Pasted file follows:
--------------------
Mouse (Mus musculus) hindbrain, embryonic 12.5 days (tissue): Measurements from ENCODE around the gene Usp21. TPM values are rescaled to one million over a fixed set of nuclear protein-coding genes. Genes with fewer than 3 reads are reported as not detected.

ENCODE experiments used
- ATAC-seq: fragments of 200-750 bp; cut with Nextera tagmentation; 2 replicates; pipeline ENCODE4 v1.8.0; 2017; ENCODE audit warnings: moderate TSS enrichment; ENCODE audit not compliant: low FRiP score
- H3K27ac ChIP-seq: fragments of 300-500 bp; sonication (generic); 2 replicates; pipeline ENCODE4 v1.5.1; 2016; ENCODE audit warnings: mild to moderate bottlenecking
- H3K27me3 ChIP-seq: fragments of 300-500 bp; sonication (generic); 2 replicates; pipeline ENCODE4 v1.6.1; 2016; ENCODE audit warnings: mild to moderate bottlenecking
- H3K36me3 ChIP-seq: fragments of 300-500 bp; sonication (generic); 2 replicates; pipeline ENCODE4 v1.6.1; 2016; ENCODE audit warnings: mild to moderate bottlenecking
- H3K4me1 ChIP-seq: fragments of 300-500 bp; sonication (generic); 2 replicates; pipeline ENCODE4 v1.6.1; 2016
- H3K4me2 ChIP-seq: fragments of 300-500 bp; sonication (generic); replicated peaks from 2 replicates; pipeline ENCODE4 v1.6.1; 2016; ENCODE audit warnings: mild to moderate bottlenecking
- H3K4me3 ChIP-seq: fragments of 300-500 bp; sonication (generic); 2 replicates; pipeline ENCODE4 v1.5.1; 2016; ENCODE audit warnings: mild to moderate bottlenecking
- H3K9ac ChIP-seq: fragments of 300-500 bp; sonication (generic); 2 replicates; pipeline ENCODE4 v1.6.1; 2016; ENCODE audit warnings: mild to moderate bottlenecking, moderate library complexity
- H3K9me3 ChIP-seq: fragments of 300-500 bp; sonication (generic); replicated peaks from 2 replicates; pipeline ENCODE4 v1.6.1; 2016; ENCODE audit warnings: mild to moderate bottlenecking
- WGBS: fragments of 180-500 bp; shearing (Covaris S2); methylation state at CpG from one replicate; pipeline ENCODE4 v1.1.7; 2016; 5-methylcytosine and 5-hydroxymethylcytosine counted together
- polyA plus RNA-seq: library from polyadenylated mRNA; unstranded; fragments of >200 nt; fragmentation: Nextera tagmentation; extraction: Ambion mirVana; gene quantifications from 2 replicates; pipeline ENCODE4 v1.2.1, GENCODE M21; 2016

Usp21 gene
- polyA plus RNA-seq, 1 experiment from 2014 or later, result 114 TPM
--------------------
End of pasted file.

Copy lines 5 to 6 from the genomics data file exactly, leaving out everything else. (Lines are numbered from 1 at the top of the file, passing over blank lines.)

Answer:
- H3K27me3 ChIP-seq: fragments of 300-500 bp; sonication (generic); 2 replicates; pipeline ENCODE4 v1.6.1; 2016; ENCODE audit warnings: mild to moderate bottlenecking
- H3K36me3 ChIP-seq: fragments of 300-500 bp; sonication (generic); 2 replicates; pipeline ENCODE4 v1.6.1; 2016; ENCODE audit warnings: mild to moderate bottlenecking